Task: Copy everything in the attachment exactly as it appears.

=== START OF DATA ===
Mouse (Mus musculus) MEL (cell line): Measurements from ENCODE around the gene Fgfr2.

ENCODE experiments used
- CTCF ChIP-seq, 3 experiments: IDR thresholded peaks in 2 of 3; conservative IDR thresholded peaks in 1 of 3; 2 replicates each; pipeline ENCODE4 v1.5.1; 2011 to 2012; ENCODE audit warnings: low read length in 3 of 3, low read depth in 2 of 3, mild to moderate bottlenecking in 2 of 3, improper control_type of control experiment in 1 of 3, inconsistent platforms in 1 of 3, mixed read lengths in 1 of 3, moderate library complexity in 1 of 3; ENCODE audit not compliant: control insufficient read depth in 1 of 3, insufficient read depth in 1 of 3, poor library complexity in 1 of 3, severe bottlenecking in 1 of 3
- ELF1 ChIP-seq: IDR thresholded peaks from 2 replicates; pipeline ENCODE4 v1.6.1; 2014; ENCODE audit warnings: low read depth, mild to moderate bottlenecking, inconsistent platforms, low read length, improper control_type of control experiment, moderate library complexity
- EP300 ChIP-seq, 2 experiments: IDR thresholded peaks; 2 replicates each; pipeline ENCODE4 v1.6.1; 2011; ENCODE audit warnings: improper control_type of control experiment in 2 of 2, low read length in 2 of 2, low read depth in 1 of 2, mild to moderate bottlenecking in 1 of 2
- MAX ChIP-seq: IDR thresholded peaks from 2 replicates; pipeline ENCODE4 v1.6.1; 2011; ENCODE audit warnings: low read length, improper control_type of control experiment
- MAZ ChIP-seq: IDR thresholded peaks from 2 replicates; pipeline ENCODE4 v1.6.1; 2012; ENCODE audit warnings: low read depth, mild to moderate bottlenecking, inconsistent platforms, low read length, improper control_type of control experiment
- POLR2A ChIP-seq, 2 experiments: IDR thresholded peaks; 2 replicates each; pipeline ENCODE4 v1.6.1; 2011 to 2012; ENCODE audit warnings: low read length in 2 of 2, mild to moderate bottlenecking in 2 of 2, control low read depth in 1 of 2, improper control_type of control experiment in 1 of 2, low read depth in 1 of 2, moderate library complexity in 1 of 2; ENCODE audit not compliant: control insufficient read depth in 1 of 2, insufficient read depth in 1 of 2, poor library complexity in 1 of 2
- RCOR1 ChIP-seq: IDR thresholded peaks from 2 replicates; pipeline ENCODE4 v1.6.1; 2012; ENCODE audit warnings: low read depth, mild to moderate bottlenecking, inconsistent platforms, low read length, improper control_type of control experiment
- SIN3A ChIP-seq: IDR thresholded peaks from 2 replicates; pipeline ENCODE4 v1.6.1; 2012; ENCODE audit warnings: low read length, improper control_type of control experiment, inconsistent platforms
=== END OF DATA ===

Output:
Mouse (Mus musculus) MEL (cell line): Measurements from ENCODE around the gene Fgfr2.

ENCODE experiments used
- CTCF ChIP-seq, 3 experiments: IDR thresholded peaks in 2 of 3; conservative IDR thresholded peaks in 1 of 3; 2 replicates each; pipeline ENCODE4 v1.5.1; 2011 to 2012; ENCODE audit warnings: low read length in 3 of 3, low read depth in 2 of 3, mild to moderate bottlenecking in 2 of 3, improper control_type of control experiment in 1 of 3, inconsistent platforms in 1 of 3, mixed read lengths in 1 of 3, moderate library complexity in 1 of 3; ENCODE audit not compliant: control insufficient read depth in 1 of 3, insufficient read depth in 1 of 3, poor library complexity in 1 of 3, severe bottlenecking in 1 of 3
- ELF1 ChIP-seq: IDR thresholded peaks from 2 replicates; pipeline ENCODE4 v1.6.1; 2014; ENCODE audit warnings: low read depth, mild to moderate bottlenecking, inconsistent platforms, low read length, improper control_type of control experiment, moderate library complexity
- EP300 ChIP-seq, 2 experiments: IDR thresholded peaks; 2 replicates each; pipeline ENCODE4 v1.6.1; 2011; ENCODE audit warnings: improper control_type of control experiment in 2 of 2, low read length in 2 of 2, low read depth in 1 of 2, mild to moderate bottlenecking in 1 of 2
- MAX ChIP-seq: IDR thresholded peaks from 2 replicates; pipeline ENCODE4 v1.6.1; 2011; ENCODE audit warnings: low read length, improper control_type of control experiment
- MAZ ChIP-seq: IDR thresholded peaks from 2 replicates; pipeline ENCODE4 v1.6.1; 2012; ENCODE audit warnings: low read depth, mild to moderate bottlenecking, inconsistent platforms, low read length, improper control_type of control experiment
- POLR2A ChIP-seq, 2 experiments: IDR thresholded peaks; 2 replicates each; pipeline ENCODE4 v1.6.1; 2011 to 2012; ENCODE audit warnings: low read length in 2 of 2, mild to moderate bottlenecking in 2 of 2, control low read depth in 1 of 2, improper control_type of control experiment in 1 of 2, low read depth in 1 of 2, moderate library complexity in 1 of 2; ENCODE audit not compliant: control insufficient read depth in 1 of 2, insufficient read depth in 1 of 2, poor library complexity in 1 of 2
- RCOR1 ChIP-seq: IDR thresholded peaks from 2 replicates; pipeline ENCODE4 v1.6.1; 2012; ENCODE audit warnings: low read depth, mild to moderate bottlenecking, inconsistent platforms, low read length, improper control_type of control experiment
- SIN3A ChIP-seq: IDR thresholded peaks from 2 replicates; pipeline ENCODE4 v1.6.1; 2012; ENCODE audit warnings: low read length, improper control_type of control experiment, inconsistent platforms